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VW’s Long-Awaited Minivan Makes Chicago Debut

The Routan features Chrysler’s most powerful minivan engines but misses out on the models’ unique seating features.

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Chicago Auto Show

Volkswagen AG is counting on its new minivan to be a uniquely American vehicle that better meets U.S. market demands than its vans of the past but still boasts a bit of the German brand’s flavor.

Unveiled today at the Chicago auto show, the new Routan represents a collaboration between VW and Chrysler LLC. It will go on sale in the U.S. later this year, offering high-end features but still carrying a base price below $25,000, VW says.

Built on the same platform as the redesigned ’08 Dodge Grand Caravan/Chrysler Town & Country, the Routan incorporates similar features, including Chrysler’s 3.8L and 4.0L V-6 engines. But VW promises its famous interior craftsmanship will be evident.

“The interior enhancements create an environment that is visually pleasing, modern and meticulously detailed,” the auto maker says in a release. “The high-quality materials, beautiful textures and rich luxurious colors are combined with exacting tolerances and superb fit and finish.”

Power outputs are the same as in the Chrysler entries, with the 3.8L generating 197 hp and 230 lb.-ft. (312 Nm) of torque and the 4.0L delivering 251 hp and 259 lb.-ft. (351 Nm) of torque.

Also like the Grand Caravan and Town & Country, a 6-speed automatic will be mated to the 3.8L V-6 as standard. VW doesn’t specify the transmission for the 4.0L Routan, although a 6-speed automatic also is standard with that engine in the Chrysler models.

All-season traction control and stability control will be standard on the Routan, while the suspension and steering have been “optimized for handling and improved driving dynamics,” VW says.

The Routan gets second-row captain’s chairs but, as Ward’s first reported, will not offer either Chrysler’s Swivel ‘n’ Go or Stow ‘n’ Go seating systems.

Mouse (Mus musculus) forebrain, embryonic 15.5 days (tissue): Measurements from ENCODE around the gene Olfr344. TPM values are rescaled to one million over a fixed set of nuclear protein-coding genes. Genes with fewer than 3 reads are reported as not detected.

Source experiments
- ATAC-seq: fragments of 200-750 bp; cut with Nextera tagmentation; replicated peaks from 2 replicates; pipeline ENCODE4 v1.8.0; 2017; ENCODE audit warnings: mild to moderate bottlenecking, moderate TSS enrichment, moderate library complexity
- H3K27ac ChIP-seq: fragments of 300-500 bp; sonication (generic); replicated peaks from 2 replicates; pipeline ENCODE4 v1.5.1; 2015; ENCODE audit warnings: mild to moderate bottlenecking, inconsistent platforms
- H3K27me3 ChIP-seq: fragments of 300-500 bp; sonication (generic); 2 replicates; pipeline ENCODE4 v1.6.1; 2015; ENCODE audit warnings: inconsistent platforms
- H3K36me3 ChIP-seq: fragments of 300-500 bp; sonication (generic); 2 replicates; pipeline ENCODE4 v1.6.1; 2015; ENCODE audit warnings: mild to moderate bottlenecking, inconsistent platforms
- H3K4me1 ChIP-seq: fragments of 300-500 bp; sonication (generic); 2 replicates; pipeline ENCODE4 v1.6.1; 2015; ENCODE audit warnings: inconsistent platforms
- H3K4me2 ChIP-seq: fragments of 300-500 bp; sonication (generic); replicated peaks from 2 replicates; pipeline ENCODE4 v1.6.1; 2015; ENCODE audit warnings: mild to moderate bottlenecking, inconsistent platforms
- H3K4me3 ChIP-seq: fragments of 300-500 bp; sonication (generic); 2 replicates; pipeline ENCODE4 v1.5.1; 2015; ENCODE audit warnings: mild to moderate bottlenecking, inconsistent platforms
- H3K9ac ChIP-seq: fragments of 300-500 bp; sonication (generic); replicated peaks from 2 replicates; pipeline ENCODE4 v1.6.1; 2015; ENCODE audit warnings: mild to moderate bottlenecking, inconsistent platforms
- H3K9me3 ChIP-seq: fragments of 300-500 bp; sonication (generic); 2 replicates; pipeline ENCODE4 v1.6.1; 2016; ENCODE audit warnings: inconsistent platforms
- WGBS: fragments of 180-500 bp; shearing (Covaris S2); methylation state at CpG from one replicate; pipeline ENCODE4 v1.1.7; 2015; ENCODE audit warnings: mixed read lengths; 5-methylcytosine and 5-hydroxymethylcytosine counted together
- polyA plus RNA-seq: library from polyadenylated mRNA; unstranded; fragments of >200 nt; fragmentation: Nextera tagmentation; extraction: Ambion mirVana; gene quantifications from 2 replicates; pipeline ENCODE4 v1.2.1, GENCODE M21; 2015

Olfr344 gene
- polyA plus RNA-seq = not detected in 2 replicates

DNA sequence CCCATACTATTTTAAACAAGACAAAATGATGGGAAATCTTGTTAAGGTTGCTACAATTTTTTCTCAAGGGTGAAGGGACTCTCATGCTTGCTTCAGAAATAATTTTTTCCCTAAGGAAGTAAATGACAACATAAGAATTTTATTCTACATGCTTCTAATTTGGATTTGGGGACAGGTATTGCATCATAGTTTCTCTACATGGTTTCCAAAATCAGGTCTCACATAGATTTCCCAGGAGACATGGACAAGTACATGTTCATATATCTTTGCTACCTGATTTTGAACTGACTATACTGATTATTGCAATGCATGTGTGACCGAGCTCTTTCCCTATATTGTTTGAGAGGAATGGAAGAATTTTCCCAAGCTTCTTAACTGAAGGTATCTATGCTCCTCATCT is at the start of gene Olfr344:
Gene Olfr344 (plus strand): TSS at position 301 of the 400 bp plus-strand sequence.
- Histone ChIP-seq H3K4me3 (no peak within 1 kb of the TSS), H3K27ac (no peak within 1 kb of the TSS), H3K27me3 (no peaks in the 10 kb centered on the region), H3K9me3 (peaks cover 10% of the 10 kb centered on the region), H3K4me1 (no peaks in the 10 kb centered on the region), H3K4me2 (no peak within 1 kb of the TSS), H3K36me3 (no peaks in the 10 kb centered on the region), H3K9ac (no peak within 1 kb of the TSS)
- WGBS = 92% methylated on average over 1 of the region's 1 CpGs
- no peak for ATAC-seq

A third-row seat, fronting 32.7 cu.-ft. (0.9 cu.-m) of storage space, is standard.

Other features include dual power-sliding doors with power windows; power liftgate; and a 2-screen rear-seat entertainment system with wireless headsets. All are standard on the mid-grade SE and high-end SEL trims. A single-screen rear-seat system is standard on the Routan’s base S trim.

A touch-screen navigation system with a 20 MB hard drive is standard only on the SEL grade, a VW spokesman says, adding some of the equipment for the minivan still is being finalized.

For the thirsty family on the go, 13 cupholders are standard in the Routan, VW says.

While many industry watchers feared a typical badge-engineering job, the Routan has unique sheetmetal, most notably in the rear, with a more rounded roofline vs. the squared-off tops of the Chrysler and Dodge.

VW’s signature large chrome grille also is in place.

The German auto maker had considered reviving its famous Bus model, showing a Microbus concept at the Detroit auto show four years ago. But the concept was judged to have no appeal outside the U.S., and the move was made to hold down development costs by sharing platforms and production with Chrysler.

Former Volkswagen of America Inc. CEO Len Hunt, now CEO of Kia Motors America, told Ward’s shortly after his fall 2005 departure that he expected the Routan, which he saw in an early stage, to be a struggle between VW’s premium-focused engineers and Chrysler more cost-conscious ones.

“(Volkswagen is) going to be going in there (saying), ‘I want the blue lights. I want the seats. I want the soft-touch paint. I want the shimmering gyroscopically-controlled steering,’” Hunt said.

“And all the Chrysler guys are going to be going, ‘No, no, it costs money.’ Volkswagen guys will never allow a Volkswagen badge on something that doesn’t handle like a Volkswagen (and) have an interior like a Volkswagen,” Hunt surmised.

The Routan will be assembled at Chrysler’s Windsor, ON, Canada, plant, which also builds the Dodge and Chrysler minivans.

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